How to Clear Your Chrome Browser History and Stored Passwords


On a fairly regular basis I get emails from teachers who are disappointed that a website I demonstrated in a video or wrote about in a blog post doesn't work for them. Sometimes the trouble is with the website, but often the trouble is on your end. After you've tried the steps I outlined in this post, you might want to try clearing your browser's cache of cookies and stored passwords. That's particularly true if you're having trouble resetting a password on a website. In the following video I demonstrate how to clear your stored information in the Chrome web browser.



Preparing for the Worst With Zoom, Dual Monitors, Microphones, and More

In the last couple of weeks I've received a bunch of emails and Tweets from people who are panicking about going back to school and having to simultaneously teach students in their classrooms while also live-streaming and or recording their lessons for students who are staying home. I think it is completely unrealistic to expect teachers to be able do this. It's hard enough to keep a group of kids engaged in a physical classroom. It's even harder to keep a group kids engaged in an online classroom (especially if those kids don't want to be there). All that said, there's a good chance that I might end up having to do that this fall (my school has not made any official decisions). Here's what I'm doing to prepare for that potential situation. Hopefully, this helps some of you too.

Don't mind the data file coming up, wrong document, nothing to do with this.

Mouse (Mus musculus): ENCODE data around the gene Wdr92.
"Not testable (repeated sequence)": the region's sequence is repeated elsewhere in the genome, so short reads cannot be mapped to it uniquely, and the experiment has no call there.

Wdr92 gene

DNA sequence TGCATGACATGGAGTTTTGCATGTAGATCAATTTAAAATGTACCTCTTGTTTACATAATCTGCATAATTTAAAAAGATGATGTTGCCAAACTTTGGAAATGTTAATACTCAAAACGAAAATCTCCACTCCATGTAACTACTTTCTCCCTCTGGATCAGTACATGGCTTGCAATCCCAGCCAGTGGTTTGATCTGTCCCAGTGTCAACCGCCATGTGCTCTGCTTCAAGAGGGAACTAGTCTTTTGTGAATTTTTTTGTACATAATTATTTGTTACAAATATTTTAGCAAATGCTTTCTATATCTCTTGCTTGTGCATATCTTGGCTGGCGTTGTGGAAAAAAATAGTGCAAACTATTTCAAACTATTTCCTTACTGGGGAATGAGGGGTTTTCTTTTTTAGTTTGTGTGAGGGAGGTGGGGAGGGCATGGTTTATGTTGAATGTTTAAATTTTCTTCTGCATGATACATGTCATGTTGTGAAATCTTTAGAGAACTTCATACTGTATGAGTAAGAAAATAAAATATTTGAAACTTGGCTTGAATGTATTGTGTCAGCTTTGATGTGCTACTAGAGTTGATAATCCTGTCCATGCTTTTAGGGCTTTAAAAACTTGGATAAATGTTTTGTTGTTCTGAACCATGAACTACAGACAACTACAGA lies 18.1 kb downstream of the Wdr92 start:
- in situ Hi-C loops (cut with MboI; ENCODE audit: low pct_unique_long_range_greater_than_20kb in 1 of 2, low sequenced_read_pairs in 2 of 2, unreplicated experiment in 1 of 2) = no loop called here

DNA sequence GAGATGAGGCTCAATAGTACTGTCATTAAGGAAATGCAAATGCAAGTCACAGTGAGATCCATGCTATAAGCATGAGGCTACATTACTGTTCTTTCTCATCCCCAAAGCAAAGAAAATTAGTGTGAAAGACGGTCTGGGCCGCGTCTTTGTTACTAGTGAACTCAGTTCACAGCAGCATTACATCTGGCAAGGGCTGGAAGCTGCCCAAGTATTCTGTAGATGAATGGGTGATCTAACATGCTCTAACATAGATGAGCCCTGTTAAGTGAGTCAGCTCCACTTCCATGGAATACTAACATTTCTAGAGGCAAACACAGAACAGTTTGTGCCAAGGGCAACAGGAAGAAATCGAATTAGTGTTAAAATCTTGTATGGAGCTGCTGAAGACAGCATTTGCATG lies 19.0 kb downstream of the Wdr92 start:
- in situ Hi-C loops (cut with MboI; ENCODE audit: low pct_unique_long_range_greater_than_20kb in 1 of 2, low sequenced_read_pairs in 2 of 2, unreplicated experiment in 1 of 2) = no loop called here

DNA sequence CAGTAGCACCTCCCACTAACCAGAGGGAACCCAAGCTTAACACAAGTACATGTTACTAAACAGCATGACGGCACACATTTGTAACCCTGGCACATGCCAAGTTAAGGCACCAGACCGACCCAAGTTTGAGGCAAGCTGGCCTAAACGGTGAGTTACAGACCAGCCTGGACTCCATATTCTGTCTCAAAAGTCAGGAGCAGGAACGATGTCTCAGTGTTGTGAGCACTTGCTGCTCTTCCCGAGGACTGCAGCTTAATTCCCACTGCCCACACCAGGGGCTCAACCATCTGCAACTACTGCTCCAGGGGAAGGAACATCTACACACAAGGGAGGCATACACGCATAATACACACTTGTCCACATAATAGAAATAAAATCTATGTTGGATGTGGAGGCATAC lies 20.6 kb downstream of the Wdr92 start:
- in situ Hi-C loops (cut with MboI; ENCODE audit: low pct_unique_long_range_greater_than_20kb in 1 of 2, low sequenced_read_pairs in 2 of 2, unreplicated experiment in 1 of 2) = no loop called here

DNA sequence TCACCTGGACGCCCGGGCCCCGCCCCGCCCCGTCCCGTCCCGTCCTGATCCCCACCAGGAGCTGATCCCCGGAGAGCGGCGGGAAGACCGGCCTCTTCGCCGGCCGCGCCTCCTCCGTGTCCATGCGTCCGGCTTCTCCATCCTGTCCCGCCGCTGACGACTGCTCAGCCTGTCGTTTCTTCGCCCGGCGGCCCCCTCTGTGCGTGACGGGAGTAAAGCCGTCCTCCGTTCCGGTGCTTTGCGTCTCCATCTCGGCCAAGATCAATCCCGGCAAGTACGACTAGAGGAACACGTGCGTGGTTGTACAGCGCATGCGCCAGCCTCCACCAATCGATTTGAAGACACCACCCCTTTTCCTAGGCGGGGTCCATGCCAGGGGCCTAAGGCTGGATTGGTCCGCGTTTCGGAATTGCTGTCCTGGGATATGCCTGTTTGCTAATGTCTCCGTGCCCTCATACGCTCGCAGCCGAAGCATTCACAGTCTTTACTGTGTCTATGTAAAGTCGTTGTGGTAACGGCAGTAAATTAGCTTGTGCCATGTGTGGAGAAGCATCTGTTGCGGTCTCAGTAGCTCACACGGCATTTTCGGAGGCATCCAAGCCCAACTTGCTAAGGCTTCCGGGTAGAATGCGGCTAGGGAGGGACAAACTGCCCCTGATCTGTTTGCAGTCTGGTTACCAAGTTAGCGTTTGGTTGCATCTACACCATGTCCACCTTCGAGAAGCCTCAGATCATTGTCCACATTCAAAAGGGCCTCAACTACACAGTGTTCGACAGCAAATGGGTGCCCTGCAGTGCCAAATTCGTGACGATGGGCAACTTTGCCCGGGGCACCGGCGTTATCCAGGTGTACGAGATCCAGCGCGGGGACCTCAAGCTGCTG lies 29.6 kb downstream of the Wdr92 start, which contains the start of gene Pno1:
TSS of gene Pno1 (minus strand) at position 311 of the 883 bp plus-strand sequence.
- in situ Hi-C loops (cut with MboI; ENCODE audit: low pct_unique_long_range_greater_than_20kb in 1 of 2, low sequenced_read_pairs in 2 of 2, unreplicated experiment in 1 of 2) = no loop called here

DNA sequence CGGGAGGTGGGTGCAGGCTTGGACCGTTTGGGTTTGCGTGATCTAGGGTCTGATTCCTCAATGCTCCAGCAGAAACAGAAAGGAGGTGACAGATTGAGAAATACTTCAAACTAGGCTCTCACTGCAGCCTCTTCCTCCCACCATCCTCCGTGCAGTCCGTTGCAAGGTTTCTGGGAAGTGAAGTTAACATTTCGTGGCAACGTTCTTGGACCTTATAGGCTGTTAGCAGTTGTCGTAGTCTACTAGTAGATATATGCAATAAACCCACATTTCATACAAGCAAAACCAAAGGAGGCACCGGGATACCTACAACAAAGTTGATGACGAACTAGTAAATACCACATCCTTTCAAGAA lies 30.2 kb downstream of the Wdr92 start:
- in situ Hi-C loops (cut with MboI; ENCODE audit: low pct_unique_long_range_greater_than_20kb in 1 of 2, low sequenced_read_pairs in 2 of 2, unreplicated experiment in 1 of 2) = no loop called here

Zoom
Until Google actually rolls-out all of the new Google Meet features they teased in June, I'm anticipating starting the year using Zoom for virtual classes. In the set-up for my Zoom meetings I'll enable the option to mute all participants on entry, use meeting passwords, and enable the waiting room option. My district doesn't want us recording live meetings. If your school district allows it, I'd do it.

Dual Monitors/ Dual Computers
I'm fortunate to have access to high quality laptops and desktops in my classroom. My plan is to use one for monitoring the live broadcast and one for instruction. An alternative is to use two monitors connected to one computer. If you're a Windows user, follow these directions for setting up a dual monitor display. If you're a Mac user, follow these directions for setting up a dual monitor display. Hopefully, your school is willing to at least invest in a second monitor for you. One that's adequate for the purpose can be had for under $75.

Microphone
For many years I've used Blue Snowball microphones when recording videos and hosting webinars. But being tethered to my computer won't work when I need to be able to move around my classroom and broadcast my audio for those participating remotely to hear. So I've invested in a wireless microphone and receiver set-up that I can plug into my laptop. I just tested it this morning and it worked for recording while up to about 50 feet away from my computer. That should be adequate for my classroom. I am a little worried about potential for interference if a bunch of teachers are using the same set-up in their classrooms. But my bigger worry is forgetting to mute the microphone when I don't need to broadcast (those of you who are my age or older may be haunted by this infamous Leslie Nielsen scene).

Bottom Line
As the new school year get closer I'm more nervous about the first day of school than I was on my first day of teaching nearly two decades ago (gosh, where did the time go?). I hope that we call can adjust to our new normal as seamlessly as possible.